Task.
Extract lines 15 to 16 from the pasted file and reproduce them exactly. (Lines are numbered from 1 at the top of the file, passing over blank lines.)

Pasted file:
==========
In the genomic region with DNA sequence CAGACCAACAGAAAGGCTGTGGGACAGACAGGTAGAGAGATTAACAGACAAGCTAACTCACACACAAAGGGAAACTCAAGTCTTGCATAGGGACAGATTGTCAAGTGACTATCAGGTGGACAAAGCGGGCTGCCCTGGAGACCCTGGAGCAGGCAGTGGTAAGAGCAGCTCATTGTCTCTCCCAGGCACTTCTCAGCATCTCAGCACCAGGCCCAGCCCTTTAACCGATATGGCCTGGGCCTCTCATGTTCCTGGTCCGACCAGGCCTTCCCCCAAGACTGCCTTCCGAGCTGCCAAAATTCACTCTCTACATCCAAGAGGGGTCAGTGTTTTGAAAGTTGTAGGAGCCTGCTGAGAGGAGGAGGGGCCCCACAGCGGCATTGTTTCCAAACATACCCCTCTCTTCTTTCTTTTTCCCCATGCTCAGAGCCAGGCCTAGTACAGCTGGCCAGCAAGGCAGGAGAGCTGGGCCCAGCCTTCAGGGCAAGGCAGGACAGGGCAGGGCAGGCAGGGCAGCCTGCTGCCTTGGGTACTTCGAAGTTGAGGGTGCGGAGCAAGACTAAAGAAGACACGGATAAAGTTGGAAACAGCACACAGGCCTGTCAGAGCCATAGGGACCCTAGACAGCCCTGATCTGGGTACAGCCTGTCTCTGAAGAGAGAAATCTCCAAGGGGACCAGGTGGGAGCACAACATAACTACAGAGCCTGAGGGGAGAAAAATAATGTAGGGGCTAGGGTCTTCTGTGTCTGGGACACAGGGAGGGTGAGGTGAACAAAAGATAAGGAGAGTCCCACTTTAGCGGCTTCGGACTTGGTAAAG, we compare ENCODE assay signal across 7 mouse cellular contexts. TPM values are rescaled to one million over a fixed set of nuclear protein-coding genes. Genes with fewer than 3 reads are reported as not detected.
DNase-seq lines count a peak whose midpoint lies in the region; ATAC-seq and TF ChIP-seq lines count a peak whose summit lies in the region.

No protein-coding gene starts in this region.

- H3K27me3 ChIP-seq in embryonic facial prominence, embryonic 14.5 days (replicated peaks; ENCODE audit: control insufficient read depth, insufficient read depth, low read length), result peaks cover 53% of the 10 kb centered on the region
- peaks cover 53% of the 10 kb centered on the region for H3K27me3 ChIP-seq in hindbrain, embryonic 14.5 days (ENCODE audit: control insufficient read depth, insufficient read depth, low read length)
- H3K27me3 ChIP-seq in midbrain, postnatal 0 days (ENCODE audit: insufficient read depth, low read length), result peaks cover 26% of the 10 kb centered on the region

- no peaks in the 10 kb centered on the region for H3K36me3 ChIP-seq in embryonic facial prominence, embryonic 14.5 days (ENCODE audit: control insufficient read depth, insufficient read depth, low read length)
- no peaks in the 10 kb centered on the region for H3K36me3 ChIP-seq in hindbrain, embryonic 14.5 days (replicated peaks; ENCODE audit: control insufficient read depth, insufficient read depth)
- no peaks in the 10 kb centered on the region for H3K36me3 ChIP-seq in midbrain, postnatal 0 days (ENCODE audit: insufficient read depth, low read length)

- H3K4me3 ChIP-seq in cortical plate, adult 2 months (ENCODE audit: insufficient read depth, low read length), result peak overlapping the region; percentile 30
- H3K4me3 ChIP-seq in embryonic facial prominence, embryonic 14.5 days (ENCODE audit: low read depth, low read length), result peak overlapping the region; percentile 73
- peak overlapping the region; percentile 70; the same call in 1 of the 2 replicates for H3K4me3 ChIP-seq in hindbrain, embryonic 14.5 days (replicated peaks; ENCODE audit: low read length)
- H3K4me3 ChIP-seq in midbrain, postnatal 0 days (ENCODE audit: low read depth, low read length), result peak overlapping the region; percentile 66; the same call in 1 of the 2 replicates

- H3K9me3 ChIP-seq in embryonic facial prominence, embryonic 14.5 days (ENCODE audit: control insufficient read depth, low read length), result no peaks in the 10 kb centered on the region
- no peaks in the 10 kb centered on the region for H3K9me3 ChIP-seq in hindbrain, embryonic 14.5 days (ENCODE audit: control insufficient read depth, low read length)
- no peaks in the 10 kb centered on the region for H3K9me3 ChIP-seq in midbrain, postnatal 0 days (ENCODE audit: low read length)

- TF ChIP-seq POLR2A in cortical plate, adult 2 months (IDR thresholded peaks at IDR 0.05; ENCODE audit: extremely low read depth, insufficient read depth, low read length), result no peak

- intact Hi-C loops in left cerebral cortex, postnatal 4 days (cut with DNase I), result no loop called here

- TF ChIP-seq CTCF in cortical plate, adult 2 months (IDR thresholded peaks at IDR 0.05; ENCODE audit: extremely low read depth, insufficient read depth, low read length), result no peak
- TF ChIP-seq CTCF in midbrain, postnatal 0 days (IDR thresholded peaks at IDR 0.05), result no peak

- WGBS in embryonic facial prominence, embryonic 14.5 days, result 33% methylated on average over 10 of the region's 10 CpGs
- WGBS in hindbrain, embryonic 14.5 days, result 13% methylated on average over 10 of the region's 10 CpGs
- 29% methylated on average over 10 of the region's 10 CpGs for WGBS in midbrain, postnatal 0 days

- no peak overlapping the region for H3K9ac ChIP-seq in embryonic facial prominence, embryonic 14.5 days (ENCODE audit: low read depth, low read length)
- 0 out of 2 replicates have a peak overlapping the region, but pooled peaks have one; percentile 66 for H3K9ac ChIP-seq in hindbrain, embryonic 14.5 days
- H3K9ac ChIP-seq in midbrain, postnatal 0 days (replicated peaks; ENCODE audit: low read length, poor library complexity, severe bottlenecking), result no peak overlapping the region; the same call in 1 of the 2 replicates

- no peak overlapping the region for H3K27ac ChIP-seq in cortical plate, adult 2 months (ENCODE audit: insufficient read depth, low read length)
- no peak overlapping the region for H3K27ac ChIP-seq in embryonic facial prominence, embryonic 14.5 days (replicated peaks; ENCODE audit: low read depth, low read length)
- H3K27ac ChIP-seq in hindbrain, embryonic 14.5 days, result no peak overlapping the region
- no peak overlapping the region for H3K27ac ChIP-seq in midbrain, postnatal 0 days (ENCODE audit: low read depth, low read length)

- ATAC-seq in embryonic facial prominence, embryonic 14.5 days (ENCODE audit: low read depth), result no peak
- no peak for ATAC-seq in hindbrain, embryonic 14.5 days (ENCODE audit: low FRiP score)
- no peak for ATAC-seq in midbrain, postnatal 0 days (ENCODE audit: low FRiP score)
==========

- no peaks in the 10 kb centered on the region for H3K9me3 ChIP-seq in hindbrain, embryonic 14.5 days (ENCODE audit: control insufficient read depth, low read length)
- no peaks in the 10 kb centered on the region for H3K9me3 ChIP-seq in midbrain, postnatal 0 days (ENCODE audit: low read length)